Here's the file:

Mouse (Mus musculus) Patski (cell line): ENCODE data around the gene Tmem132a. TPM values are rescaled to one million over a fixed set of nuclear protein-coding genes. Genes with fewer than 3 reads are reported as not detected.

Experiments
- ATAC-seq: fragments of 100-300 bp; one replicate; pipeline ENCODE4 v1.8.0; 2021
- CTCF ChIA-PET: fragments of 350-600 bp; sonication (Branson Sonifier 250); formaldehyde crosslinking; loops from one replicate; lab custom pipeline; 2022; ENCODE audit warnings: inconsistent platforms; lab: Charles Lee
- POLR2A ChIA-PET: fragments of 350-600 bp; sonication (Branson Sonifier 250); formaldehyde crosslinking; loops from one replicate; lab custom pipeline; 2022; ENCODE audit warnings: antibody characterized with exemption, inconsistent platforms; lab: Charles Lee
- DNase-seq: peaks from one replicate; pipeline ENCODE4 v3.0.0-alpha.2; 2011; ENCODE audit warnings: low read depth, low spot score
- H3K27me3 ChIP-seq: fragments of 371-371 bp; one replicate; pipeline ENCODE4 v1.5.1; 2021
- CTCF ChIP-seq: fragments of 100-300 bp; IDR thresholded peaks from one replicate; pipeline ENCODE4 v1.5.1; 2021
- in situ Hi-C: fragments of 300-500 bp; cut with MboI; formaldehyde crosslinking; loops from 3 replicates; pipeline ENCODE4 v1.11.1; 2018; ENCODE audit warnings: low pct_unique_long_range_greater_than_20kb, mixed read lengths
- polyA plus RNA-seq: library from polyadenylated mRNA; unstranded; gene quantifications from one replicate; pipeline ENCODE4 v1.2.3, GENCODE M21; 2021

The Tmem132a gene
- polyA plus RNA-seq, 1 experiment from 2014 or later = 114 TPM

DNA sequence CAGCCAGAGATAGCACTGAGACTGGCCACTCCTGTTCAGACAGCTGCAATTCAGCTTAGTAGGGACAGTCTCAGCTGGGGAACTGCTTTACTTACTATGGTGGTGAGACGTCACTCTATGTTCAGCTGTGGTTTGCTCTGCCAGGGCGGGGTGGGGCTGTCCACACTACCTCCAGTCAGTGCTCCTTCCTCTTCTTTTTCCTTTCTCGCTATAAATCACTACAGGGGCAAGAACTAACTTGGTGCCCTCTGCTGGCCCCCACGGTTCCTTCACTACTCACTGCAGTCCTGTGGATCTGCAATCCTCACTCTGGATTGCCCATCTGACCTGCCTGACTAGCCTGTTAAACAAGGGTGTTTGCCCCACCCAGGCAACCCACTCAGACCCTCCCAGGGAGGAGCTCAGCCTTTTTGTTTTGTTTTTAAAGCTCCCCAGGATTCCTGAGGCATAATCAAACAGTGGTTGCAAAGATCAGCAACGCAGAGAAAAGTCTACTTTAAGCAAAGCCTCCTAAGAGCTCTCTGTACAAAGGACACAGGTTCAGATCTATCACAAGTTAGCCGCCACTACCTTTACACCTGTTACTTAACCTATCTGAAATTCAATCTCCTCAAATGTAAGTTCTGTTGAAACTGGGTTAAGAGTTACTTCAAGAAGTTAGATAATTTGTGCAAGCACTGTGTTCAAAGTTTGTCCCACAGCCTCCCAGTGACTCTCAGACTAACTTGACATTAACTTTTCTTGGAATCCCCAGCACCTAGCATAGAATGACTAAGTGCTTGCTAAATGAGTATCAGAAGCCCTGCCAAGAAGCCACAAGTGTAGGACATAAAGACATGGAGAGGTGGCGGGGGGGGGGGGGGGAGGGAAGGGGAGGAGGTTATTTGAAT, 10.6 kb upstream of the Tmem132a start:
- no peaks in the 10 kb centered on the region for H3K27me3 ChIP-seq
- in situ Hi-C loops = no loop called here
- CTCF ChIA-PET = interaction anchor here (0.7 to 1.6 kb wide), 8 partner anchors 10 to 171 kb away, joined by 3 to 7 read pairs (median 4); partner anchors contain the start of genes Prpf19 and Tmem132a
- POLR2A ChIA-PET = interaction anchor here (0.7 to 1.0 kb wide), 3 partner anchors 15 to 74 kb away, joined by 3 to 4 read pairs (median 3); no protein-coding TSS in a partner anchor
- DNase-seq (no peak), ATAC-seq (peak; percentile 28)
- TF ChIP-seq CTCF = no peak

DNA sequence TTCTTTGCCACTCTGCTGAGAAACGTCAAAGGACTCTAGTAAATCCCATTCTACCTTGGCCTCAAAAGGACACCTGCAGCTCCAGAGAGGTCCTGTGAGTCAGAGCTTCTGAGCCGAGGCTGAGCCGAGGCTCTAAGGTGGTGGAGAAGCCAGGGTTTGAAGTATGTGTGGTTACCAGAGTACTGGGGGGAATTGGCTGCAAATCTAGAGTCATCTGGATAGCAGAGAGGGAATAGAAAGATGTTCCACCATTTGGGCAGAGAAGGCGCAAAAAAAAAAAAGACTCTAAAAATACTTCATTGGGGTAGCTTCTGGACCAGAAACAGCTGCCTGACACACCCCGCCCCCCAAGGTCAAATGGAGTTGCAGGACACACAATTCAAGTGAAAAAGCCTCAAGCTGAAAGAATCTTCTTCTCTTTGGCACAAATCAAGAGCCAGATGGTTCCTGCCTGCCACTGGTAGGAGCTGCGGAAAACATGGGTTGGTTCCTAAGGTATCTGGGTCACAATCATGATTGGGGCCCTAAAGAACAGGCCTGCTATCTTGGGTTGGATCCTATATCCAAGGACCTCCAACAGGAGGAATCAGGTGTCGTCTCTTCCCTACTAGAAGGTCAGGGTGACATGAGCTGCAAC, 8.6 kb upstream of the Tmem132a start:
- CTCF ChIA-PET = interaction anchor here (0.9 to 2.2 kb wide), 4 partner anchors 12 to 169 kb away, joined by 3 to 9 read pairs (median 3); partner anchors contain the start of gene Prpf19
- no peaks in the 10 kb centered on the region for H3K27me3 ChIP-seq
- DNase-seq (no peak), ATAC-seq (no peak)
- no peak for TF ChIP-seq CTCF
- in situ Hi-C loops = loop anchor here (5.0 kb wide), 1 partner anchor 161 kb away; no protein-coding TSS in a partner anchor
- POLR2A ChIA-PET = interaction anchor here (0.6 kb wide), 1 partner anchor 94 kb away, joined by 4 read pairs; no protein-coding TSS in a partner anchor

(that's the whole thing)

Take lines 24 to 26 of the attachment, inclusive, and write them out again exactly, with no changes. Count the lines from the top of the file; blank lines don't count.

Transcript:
- no peak for TF ChIP-seq CTCF
- in situ Hi-C loops = loop anchor here (5.0 kb wide), 1 partner anchor 161 kb away; no protein-coding TSS in a partner anchor
- POLR2A ChIA-PET = interaction anchor here (0.6 kb wide), 1 partner anchor 94 kb away, joined by 4 read pairs; no protein-coding TSS in a partner anchor